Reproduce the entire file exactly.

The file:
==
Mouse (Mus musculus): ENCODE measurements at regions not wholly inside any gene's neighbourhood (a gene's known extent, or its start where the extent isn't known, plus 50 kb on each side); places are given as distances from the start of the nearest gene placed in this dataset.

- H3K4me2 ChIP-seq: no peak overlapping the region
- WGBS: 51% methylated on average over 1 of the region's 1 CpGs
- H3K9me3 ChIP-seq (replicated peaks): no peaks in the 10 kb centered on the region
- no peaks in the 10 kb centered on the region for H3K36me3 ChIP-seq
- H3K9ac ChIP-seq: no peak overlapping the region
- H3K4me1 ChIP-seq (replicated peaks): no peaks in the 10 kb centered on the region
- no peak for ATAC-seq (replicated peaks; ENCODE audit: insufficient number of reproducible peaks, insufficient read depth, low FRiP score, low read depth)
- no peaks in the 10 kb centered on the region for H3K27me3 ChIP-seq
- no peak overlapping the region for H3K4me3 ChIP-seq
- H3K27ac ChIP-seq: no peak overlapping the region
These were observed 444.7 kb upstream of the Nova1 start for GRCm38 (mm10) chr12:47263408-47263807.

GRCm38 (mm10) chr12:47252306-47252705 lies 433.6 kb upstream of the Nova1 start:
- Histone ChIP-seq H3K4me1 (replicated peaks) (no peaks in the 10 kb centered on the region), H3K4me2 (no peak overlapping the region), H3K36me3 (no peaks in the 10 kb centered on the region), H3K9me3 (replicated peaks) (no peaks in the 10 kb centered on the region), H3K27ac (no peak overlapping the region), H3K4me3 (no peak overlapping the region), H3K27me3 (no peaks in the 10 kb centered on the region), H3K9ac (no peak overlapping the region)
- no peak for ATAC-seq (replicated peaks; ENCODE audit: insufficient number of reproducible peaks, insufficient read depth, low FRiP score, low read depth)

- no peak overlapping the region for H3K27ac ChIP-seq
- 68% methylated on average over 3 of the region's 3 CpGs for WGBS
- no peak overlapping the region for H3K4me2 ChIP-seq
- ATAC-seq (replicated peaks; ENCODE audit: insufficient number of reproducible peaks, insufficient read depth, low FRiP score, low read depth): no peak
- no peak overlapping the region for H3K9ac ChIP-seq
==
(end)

Mouse (Mus musculus): ENCODE measurements at regions not wholly inside any gene's neighbourhood (a gene's known extent, or its start where the extent isn't known, plus 50 kb on each side); places are given as distances from the start of the nearest gene placed in this dataset.

- H3K4me2 ChIP-seq: no peak overlapping the region
- WGBS: 51% methylated on average over 1 of the region's 1 CpGs
- H3K9me3 ChIP-seq (replicated peaks): no peaks in the 10 kb centered on the region
- no peaks in the 10 kb centered on the region for H3K36me3 ChIP-seq
- H3K9ac ChIP-seq: no peak overlapping the region
- H3K4me1 ChIP-seq (replicated peaks): no peaks in the 10 kb centered on the region
- no peak for ATAC-seq (replicated peaks; ENCODE audit: insufficient number of reproducible peaks, insufficient read depth, low FRiP score, low read depth)
- no peaks in the 10 kb centered on the region for H3K27me3 ChIP-seq
- no peak overlapping the region for H3K4me3 ChIP-seq
- H3K27ac ChIP-seq: no peak overlapping the region
These were observed 444.7 kb upstream of the Nova1 start for GRCm38 (mm10) chr12:47263408-47263807.

GRCm38 (mm10) chr12:47252306-47252705 lies 433.6 kb upstream of the Nova1 start:
- Histone ChIP-seq H3K4me1 (replicated peaks) (no peaks in the 10 kb centered on the region), H3K4me2 (no peak overlapping the region), H3K36me3 (no peaks in the 10 kb centered on the region), H3K9me3 (replicated peaks) (no peaks in the 10 kb centered on the region), H3K27ac (no peak overlapping the region), H3K4me3 (no peak overlapping the region), H3K27me3 (no peaks in the 10 kb centered on the region), H3K9ac (no peak overlapping the region)
- no peak for ATAC-seq (replicated peaks; ENCODE audit: insufficient number of reproducible peaks, insufficient read depth, low FRiP score, low read depth)

- no peak overlapping the region for H3K27ac ChIP-seq
- 68% methylated on average over 3 of the region's 3 CpGs for WGBS
- no peak overlapping the region for H3K4me2 ChIP-seq
- ATAC-seq (replicated peaks; ENCODE audit: insufficient number of reproducible peaks, insufficient read depth, low FRiP score, low read depth): no peak
- no peak overlapping the region for H3K9ac ChIP-seq